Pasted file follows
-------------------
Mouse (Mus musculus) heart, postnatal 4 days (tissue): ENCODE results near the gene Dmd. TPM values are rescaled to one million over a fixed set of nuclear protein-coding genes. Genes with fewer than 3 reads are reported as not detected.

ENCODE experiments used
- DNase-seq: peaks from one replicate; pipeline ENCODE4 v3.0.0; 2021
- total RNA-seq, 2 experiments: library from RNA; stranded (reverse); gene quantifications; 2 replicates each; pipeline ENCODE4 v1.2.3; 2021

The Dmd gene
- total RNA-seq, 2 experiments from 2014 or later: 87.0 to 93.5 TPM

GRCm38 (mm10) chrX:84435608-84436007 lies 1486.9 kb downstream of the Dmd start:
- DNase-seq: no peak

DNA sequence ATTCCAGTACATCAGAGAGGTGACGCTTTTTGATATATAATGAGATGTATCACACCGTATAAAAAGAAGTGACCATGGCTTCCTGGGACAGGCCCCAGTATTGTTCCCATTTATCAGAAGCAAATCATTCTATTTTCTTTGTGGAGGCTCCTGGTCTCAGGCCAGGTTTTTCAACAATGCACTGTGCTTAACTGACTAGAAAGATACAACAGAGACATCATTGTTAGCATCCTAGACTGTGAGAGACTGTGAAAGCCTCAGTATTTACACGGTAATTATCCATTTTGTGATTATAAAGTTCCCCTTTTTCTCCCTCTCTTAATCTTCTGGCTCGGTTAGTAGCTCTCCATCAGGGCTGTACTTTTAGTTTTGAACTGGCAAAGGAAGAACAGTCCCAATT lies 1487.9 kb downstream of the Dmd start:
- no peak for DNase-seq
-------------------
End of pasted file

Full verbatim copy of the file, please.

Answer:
Mouse (Mus musculus) heart, postnatal 4 days (tissue): ENCODE results near the gene Dmd. TPM values are rescaled to one million over a fixed set of nuclear protein-coding genes. Genes with fewer than 3 reads are reported as not detected.

ENCODE experiments used
- DNase-seq: peaks from one replicate; pipeline ENCODE4 v3.0.0; 2021
- total RNA-seq, 2 experiments: library from RNA; stranded (reverse); gene quantifications; 2 replicates each; pipeline ENCODE4 v1.2.3; 2021

The Dmd gene
- total RNA-seq, 2 experiments from 2014 or later: 87.0 to 93.5 TPM

GRCm38 (mm10) chrX:84435608-84436007 lies 1486.9 kb downstream of the Dmd start:
- DNase-seq: no peak

DNA sequence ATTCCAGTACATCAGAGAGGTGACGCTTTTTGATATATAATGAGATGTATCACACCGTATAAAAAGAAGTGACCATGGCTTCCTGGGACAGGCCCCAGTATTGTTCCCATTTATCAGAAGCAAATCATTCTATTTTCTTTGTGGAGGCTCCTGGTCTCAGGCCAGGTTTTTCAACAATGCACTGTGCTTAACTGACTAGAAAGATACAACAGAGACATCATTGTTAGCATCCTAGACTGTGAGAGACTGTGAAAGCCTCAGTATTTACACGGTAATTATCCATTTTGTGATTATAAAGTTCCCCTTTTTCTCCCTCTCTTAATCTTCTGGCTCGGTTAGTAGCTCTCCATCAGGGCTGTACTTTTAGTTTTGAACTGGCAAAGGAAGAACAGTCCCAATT lies 1487.9 kb downstream of the Dmd start:
- no peak for DNase-seq